Yet the magic that pulsed around her left hand, which was closed tight, was different than the Nightfire. I could sense it even from here—feel it, in the air. The clusters of smoke around that clenched fist were red and dark, and otherworldly in a way that made my skin crawl, even from all the way over here. It clung to her like it was made for her, wisps lingering at her skin and the blades at her hips.
I had no doubts of what I was seeing. She had it. She fucking did it.
For a few endless seconds, my relief and pride battled each other for dominance, neither winning.
But then I saw Simon’s head turn. His bloodthirsty fury melted away, replaced by something even more terrifying: lustful desire.
He knew. He felt it too.
He dropped me and started to turn.
Oraya’s gaze met mine across the ruins. A second of eye contact that seemed to last an eternity, holding a million unspoken words, teetering on the edge of the end.
I wished I could use this moment to say all that I wanted to. So many things I wished I’d said.
I hoped she knew it all, anyway.
Because I didn’t even have to think before I charged.
It was like my body knew what was happening, and deemed it a worthy cause for one last push beyond the edges of my capability. Every shred of my remaining strength—physical and magical—united in this single lunge. Asteris roared to the surface of my skin, clinging to my blade, my hands. My arms managed to lift the weight of my sword one last time.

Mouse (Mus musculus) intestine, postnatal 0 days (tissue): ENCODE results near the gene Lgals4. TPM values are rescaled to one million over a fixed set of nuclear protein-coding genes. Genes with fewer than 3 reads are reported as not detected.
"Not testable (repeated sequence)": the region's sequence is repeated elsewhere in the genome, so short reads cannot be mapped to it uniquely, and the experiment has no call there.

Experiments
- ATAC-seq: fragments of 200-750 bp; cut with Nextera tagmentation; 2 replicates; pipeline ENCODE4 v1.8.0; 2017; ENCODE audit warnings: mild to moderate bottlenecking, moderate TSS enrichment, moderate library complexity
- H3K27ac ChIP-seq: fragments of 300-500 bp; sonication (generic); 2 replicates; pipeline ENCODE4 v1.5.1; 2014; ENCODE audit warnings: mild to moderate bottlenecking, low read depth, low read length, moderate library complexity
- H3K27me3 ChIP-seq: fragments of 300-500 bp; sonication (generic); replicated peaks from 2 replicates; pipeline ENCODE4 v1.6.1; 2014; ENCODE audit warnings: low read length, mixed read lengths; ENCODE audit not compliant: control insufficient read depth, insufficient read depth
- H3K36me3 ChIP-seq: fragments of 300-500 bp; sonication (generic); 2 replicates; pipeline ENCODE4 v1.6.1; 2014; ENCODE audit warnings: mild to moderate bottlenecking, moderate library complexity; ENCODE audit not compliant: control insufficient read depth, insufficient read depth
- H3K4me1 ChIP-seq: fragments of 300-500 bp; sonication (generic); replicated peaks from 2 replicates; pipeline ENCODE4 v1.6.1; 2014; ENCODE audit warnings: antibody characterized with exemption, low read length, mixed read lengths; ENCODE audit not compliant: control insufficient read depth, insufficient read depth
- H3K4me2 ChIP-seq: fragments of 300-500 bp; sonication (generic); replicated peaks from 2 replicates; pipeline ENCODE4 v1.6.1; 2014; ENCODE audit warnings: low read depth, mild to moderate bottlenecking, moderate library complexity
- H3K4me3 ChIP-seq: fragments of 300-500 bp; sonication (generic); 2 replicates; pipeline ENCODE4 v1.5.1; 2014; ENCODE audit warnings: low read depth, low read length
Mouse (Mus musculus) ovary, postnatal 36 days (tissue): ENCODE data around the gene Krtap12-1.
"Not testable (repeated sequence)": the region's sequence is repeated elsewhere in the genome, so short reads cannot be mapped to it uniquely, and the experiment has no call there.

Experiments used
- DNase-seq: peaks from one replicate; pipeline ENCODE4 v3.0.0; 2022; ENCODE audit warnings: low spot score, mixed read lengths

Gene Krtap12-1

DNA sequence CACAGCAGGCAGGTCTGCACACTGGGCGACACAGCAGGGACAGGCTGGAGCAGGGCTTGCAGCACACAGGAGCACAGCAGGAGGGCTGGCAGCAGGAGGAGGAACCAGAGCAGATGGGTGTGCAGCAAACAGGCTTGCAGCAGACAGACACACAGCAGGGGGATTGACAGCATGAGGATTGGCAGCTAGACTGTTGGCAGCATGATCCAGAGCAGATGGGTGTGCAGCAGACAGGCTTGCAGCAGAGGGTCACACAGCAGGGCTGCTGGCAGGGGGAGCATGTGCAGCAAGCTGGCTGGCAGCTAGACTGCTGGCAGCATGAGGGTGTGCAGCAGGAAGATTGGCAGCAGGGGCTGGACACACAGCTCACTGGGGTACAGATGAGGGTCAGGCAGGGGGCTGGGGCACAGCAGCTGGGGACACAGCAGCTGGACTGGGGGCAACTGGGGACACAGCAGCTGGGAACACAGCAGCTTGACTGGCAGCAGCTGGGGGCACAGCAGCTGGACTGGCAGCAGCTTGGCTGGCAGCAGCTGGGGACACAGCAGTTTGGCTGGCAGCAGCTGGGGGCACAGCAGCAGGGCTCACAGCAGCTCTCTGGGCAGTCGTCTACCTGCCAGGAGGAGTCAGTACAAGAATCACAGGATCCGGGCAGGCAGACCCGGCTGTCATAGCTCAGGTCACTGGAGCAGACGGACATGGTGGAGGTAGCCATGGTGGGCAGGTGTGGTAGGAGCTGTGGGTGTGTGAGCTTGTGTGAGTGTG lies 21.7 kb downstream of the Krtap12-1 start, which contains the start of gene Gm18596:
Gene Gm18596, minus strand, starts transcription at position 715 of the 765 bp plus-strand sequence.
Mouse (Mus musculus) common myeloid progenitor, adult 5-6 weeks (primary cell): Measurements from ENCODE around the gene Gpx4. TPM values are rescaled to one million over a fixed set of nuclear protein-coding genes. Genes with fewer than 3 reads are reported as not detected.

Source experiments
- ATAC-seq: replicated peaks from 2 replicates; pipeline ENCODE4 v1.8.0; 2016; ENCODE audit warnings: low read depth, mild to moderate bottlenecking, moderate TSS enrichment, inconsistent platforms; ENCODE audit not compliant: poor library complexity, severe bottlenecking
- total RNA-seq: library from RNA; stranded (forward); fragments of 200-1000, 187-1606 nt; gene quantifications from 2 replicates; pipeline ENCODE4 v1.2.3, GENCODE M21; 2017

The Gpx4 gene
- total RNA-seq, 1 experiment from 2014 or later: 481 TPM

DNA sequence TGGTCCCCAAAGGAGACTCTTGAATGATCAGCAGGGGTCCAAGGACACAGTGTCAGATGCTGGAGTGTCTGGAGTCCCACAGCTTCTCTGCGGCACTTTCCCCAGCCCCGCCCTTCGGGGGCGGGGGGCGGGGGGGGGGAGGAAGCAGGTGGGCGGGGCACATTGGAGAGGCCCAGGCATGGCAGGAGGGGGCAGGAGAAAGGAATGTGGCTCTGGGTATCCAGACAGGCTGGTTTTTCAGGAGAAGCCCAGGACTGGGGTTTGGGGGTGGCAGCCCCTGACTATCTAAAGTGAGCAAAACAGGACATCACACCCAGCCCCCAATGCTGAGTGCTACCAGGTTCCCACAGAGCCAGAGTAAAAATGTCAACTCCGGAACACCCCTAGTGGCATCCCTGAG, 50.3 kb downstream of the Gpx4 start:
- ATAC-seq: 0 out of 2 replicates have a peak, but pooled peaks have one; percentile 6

I leapt at Simon, wings spreading to propel me through this final strike, and I buried my sword into his back, pouring every scrap of magic I had into that blow, ripping him apart from the inside out.
Black light overtook my vision.
Simon let out an animalistic bellow and whirled around. The only piece of the world I managed to cling to was the hilt of my sword. Everything else withered.
I’d just unleashed something in Simon, his strikes now nothing but feral rage. Gone were the final vestiges of the calculated warrior. He was practically coming at me with teeth and fingernails.
He hurled me against the wall. His hand slammed against my throat, pinning it to stone.
I couldn’t see. Couldn’t feel anything but my grip around that hilt. That was all I needed, anyway.
Because as his fingers tightened around my throat, as his blade drove into my flesh over and over again, I clutched that hilt with everything I had and pushed.
And pushed. And pushed.
The blade parted leather, muscle, organs.
He was so far gone that it took what felt like an eternity for the wound to catch up to him. Slowly, his eyes, bloodshot and frenzied, went distant.
At least, I thought to myself, I got to see what that looked like.
His arm faltered mid-swing. My strength gave out. My hand, blood-slicked, slipped from my sword, which was now lodged firmly into his torso.
I couldn’t reach for it again.
A sudden release of pressure, as someone grabbed Simon and yanked him off me.
The blurry image of Simon’s slackening face was replaced with Oraya’s.
Now that was a welcome trade. I tried to tell her so, but I couldn’t speak.
Her eyes were so wide and bright, like two silver coins. She said something I couldn’t hear over the rush of blood in my ears. She was shaking.
You don’t have to look so scared, princess, I tried to tell her. But when I attempted to straighten, I only fell to my knees.
And everything was dark.